In his home state of Illinois, for example, there are eight CHS centers with annual case volumes in 2016 ranging from 10 cases at Loyola University Medical Center and 15 at the University of Illinois-Chicago to 320 at Lurie’s Children Hospital and 210 at Advocate Christ Medical Center. Under Backer’s plan, the number of programs would drop to two.
Similarly, the number of pediatric heart centers now at 10 in Texas and Florida and 11 in California would be reduced to six, four, and nine, respectively.
“Theoretically, states could mandate that congenital heart surgery centers must do ‘x’ number of cases,” Backer told theheart.org | Medscape Cardiology. “Even if you set a low bar, if the state of Illinois said you have to do more than 150 cases, that would eliminate eight programs immediately.”
One of the arguments against regionalization of congenital heart surgery is the impact on patient travel times, Tara Karamlou, MD, MSc, a pediatric and congenital heart surgeon at the Cleveland Clinic, Ohio, observed during the same session. “Interestingly, patients are already regionalizing themselves to perceived high-volume centers of excellence,” she said.
In an analysis of 153 CHS hospitals in 36 states, Karamlou and colleagues reported that two-thirds of hospitals were located within 25 miles of each other and 55 hospitals performed less than 50 cases per year. About one-quarter of patients traveled more than 100 miles for surgery but 53% bypassed their nearest hospital.
In a subsequent analysis that simulated regionalization, only 37 of the 153 CHS hospitals remained with an idealized annual case volume of more than 310 cases. “Why I say this was idealized is that it minimized mortality; we had a 17% reduction in mortality that translated into about 116 potential lives saved” and “median travel distance was increased by only 40 miles,” Karamlou said.
However, if the framework is built on case complexity and only high-risk patients are regionalized, only 26 potential lives would be saved because high-complexity cases comprised just 2,000 of 16,000 patients, she noted.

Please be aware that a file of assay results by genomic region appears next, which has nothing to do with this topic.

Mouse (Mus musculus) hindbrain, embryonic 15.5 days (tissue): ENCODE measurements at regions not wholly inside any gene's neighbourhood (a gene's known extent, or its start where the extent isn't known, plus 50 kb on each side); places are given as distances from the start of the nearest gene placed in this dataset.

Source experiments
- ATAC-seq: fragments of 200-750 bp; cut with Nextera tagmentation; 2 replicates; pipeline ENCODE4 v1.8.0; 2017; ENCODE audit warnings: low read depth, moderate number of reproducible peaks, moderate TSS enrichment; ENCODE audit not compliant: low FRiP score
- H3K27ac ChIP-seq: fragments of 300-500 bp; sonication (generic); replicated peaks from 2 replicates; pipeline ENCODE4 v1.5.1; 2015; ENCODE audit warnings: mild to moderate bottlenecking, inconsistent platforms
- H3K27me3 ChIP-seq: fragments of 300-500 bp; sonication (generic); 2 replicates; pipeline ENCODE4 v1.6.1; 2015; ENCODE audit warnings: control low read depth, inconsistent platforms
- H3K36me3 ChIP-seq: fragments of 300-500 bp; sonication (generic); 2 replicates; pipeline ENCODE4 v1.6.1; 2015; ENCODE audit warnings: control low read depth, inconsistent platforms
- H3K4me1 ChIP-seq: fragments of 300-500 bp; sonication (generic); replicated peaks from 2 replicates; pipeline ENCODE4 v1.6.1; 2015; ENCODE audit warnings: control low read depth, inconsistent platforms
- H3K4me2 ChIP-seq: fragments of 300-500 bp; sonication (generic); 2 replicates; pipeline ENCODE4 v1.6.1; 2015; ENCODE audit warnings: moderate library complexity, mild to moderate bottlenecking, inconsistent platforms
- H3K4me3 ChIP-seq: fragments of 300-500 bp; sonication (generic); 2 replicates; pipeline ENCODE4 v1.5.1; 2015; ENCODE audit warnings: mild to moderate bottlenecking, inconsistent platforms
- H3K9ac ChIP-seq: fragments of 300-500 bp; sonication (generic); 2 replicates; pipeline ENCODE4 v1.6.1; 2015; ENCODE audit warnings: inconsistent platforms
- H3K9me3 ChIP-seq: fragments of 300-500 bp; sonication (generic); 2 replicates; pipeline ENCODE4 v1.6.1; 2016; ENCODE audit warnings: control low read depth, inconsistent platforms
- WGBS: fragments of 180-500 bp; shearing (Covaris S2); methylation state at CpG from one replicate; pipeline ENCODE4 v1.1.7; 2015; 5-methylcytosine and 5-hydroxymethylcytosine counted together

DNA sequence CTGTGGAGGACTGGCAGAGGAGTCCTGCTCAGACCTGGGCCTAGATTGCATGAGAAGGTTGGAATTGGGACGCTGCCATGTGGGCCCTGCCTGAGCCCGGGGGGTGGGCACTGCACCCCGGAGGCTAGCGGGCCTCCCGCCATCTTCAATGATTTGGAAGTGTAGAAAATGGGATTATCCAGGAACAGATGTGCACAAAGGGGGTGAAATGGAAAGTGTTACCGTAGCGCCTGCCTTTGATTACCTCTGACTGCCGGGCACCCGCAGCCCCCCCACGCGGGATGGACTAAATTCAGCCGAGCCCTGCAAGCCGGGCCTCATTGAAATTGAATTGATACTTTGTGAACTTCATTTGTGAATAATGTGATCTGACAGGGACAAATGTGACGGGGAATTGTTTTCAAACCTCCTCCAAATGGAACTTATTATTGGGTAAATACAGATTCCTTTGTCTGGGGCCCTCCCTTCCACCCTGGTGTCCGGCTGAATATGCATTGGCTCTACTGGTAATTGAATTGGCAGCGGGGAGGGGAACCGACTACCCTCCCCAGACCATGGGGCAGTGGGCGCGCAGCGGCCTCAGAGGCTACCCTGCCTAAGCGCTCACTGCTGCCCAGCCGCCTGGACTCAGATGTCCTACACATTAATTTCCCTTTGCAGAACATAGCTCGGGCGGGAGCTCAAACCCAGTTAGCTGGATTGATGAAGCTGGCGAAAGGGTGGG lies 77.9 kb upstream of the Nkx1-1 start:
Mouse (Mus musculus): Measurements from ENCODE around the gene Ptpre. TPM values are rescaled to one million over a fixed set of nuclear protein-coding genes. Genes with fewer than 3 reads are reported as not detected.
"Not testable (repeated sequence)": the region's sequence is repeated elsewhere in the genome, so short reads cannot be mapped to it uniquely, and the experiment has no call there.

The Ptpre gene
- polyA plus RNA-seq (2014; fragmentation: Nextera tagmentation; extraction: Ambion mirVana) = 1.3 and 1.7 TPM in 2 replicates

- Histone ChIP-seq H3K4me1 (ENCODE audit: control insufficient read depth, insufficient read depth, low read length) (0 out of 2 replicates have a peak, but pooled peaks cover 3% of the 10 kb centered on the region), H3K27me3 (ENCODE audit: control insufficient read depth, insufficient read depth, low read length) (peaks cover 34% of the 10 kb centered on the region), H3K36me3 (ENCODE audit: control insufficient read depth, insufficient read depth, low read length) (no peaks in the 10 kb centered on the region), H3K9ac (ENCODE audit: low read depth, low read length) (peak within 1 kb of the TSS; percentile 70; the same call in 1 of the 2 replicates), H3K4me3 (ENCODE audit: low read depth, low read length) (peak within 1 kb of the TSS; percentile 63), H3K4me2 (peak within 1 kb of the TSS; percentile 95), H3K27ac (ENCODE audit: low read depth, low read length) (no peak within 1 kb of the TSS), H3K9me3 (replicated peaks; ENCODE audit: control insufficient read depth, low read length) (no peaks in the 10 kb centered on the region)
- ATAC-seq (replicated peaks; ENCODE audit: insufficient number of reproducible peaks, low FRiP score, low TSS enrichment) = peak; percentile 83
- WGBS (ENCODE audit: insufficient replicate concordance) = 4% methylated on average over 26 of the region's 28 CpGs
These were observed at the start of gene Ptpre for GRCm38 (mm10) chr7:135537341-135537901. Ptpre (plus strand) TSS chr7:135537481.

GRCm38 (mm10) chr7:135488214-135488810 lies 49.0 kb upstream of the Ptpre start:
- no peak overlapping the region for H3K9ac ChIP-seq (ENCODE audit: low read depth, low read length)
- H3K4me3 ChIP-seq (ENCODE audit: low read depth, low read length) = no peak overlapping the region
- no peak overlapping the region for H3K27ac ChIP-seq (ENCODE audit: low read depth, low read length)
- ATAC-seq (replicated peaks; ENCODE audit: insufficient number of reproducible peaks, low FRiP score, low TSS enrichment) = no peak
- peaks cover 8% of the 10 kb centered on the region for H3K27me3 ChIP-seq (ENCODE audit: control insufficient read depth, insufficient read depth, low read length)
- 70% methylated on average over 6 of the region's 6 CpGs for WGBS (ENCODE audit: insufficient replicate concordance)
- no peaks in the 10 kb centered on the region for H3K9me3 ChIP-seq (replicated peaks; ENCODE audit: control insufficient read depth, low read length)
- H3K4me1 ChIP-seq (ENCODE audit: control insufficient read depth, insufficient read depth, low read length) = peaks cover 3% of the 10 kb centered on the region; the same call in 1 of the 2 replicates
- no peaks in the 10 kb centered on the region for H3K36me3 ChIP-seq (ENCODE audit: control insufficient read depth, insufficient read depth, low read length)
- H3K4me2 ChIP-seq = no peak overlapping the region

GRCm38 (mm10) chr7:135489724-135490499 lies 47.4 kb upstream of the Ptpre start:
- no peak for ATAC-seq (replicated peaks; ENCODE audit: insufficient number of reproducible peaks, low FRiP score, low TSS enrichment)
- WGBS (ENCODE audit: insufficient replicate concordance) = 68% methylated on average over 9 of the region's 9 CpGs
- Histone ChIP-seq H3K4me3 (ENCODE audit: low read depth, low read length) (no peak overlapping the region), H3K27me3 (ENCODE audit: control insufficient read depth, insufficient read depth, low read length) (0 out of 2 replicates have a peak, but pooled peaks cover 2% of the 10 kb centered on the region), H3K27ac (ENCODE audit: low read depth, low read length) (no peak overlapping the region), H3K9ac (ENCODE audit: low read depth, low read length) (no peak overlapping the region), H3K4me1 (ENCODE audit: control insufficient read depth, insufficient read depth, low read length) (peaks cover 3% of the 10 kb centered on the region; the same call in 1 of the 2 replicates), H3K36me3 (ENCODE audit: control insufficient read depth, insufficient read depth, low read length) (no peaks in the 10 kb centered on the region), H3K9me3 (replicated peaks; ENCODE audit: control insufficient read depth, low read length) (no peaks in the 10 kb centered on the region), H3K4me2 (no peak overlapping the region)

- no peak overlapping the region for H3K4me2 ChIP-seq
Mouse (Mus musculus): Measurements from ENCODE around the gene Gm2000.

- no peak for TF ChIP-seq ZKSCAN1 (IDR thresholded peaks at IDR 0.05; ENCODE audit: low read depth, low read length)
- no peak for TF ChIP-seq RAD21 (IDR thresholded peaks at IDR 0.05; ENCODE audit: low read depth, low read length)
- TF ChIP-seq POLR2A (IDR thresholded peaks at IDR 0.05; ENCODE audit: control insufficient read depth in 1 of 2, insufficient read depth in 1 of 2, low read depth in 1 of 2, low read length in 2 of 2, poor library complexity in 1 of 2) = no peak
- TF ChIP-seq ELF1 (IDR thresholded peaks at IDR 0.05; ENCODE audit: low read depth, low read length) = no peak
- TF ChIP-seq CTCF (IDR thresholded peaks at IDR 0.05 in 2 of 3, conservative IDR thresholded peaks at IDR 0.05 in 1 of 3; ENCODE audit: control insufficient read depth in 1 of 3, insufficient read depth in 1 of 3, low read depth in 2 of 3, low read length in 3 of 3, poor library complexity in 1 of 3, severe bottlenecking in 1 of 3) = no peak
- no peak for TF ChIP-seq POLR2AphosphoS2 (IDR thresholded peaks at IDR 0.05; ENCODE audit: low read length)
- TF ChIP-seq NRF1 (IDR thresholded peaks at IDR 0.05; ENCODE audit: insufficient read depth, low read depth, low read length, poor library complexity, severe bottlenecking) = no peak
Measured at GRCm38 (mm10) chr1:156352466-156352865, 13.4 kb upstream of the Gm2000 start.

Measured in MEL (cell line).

Unpublished data from the investigators suggest that reducing the number of CHS programs to just 57 would allow for a median of 451 cases per year with median patient travel distances of 35 miles.
Backer told theheart.org | Medscape Cardiology he received a standing ovation when he discussed regionalizing CHS during his CHSS presidential address, and that an “incredible number” of people requested slides from his AHA presentation.
That said, “I heard via some back channels that some of the smaller centers were not happy with the presentation, which I can understand, but that doesn’t change the facts,” he added.
As for why centers would cling to a CHS program that treats a dozen or so patients a year, Backer commented, “the unfortunate clear answer is the contribution margin of these patients to the hospital is quite clear. I don’t think it is out of line to say that hospital administrators who are looking at the bottom line are very interested in holding on to these patients, despite the fact that it may not be the best thing for the patients.”
Even in the United Kingdom’s nationalized health system, he noted that the shift in policy after the Bristol experience caused a “revolution,” with just two CHS centers closing thus far after the NHS said only those centers failing to meet standards would be shuttered.
“We probably should be establishing standards; the very difficult thing is how we enforce these standards and, in concert with that, should we be lobbying congress, the states, the insurance companies to rationally regionalize congenital heart surgery,” Backer concluded.
Backer reports consulting for W.L. Gore & Associates. Karamlou reports no relevant financial conflicts of interest.
American Heart Association (AHA) Scientific Sessions 2019. Presented November 17, 2019.